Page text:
‘But I don’t need a ceremony Mum’: giving the perfect 18th birthday present

Remember how I worked out what to give him in a flash of early morning inspiration, and then he guessed it HERE? Well of course I went ahead anyway, despite my disappointment delight at his intuition. It took 2 weeks to organise, during which time his actual birthday came and went, but I could rest in the quiet glory of knowing I’d nailed the present. Family and friends got together on 2 separate occasions to wish him well, and I could see he was very pleased at all the love and attention he so rightly received, bless him. As we entered the 2nd week, a little nagging began- ‘How long till my ring is here Mum?’ – ‘I can’t wait for my ring, I wish it would hurry up’ etc (spread out over 5 or 6 texts sent at random hours). Finally I cycled down to the jewellers to collect it, and even she was excited at how well it had turned out, and what an excellent idea it was. But would it fit? She urged …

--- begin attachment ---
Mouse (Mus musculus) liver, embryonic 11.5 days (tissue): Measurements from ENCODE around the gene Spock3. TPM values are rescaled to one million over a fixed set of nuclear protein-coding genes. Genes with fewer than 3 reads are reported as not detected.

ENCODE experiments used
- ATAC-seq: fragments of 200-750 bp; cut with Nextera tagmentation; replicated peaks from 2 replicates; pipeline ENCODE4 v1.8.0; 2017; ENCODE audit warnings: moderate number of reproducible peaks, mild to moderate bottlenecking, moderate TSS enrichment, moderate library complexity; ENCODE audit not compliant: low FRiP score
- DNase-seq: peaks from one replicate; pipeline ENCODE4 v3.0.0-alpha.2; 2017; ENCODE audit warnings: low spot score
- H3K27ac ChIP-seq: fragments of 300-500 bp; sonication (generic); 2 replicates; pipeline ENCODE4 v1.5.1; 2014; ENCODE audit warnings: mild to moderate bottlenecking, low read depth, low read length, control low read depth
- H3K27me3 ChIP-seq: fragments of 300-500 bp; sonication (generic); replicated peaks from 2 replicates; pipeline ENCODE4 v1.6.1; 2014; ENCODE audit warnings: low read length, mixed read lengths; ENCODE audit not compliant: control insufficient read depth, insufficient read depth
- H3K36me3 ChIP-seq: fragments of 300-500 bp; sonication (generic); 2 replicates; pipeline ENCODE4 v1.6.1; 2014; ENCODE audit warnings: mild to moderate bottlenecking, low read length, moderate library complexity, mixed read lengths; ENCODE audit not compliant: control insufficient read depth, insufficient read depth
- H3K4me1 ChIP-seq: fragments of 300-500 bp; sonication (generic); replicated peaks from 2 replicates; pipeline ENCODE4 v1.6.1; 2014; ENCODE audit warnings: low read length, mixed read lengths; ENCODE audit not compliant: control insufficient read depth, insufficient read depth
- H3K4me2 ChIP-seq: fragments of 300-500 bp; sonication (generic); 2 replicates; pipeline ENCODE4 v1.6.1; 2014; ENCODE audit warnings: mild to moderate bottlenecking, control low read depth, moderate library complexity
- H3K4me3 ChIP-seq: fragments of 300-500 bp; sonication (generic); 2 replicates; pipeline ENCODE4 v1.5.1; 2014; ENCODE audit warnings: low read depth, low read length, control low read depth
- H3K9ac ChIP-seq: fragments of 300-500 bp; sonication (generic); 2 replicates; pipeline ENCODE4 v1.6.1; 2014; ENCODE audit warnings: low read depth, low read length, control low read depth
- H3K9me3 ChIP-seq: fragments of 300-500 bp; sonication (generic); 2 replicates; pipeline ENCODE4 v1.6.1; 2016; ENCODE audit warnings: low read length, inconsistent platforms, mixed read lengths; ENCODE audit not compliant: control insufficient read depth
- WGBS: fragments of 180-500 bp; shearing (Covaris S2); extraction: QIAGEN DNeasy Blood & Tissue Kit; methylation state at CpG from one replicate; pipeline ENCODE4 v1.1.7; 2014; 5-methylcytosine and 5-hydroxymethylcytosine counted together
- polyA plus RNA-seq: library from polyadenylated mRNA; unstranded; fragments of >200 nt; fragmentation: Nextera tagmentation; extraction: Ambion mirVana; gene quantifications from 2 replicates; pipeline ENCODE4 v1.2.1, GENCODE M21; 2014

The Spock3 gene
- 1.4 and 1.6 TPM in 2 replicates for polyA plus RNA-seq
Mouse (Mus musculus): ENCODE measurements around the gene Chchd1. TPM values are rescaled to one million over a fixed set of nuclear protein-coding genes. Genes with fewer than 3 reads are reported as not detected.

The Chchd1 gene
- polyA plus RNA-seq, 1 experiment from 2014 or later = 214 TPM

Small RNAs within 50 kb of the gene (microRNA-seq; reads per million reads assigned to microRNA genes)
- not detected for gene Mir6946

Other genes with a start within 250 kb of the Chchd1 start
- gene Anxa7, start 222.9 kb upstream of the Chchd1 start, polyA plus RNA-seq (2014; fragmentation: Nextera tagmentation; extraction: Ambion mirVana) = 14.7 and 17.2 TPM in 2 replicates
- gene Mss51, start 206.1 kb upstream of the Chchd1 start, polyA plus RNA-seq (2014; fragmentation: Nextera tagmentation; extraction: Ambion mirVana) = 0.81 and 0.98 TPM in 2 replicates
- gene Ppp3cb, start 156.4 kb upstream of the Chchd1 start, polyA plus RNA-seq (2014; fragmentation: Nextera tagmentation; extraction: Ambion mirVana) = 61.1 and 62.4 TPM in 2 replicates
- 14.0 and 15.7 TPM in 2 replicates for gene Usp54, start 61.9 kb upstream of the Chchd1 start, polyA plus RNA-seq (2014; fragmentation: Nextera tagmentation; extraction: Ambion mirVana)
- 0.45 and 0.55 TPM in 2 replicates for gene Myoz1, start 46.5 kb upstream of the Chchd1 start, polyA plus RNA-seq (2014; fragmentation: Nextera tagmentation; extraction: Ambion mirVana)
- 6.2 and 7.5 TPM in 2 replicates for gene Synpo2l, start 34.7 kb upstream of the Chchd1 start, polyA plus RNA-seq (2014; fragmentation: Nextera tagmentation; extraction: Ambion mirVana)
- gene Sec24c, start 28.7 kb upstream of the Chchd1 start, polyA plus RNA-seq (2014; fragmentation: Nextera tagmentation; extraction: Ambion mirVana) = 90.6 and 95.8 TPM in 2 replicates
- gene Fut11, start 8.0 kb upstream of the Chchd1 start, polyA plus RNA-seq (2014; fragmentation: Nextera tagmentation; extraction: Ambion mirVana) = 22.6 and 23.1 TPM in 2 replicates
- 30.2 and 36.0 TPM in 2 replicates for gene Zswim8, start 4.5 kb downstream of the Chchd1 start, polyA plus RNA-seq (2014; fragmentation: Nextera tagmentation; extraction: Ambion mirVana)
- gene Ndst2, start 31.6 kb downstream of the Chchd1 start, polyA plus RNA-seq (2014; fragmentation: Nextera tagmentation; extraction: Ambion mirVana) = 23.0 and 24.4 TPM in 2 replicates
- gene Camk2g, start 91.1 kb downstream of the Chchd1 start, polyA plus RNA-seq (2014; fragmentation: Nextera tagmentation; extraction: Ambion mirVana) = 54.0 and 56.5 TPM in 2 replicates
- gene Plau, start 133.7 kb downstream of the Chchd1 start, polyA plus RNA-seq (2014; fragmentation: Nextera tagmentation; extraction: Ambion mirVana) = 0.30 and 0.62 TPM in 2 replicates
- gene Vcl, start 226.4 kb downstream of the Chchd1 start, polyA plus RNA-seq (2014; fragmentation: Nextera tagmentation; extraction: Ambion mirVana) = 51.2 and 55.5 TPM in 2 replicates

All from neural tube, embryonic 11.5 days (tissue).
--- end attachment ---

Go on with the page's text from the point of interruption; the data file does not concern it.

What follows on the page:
On driving 6 hours West just to discover who’s the boss

I love my part time job, travelling to festivals to perform and entertain. The work is erratic though, so every gig is a financial bonus, rather than my bread-and-butter income. I enjoy the adventure of being on the road, staying in weird and wonderful rooms, or sometimes a billet with a friendly local. Last weekend, my employer/very dear friend ‘W’ and I drove almost 6 hours west of the most easterly point of Australia, over the mountainous dividing range to Bingara, ‘The Gem on the Gwydir’. We were performing at their iconic ‘Orange Festival’, based around the annual harvesting of the orange fruit planted to commemorate the dead local soldiers from WW1 and 2. ‘W’ and I hadn’t seen each other properly for a while, so we talked non-stop almost the whole way there. The road got very winding up through the ranges, with sharp corners slowing us down to 45 or 35kms at times. If I hadn’t been driving, I’d have thrown up for sure. We checked in to our [shared] room at the …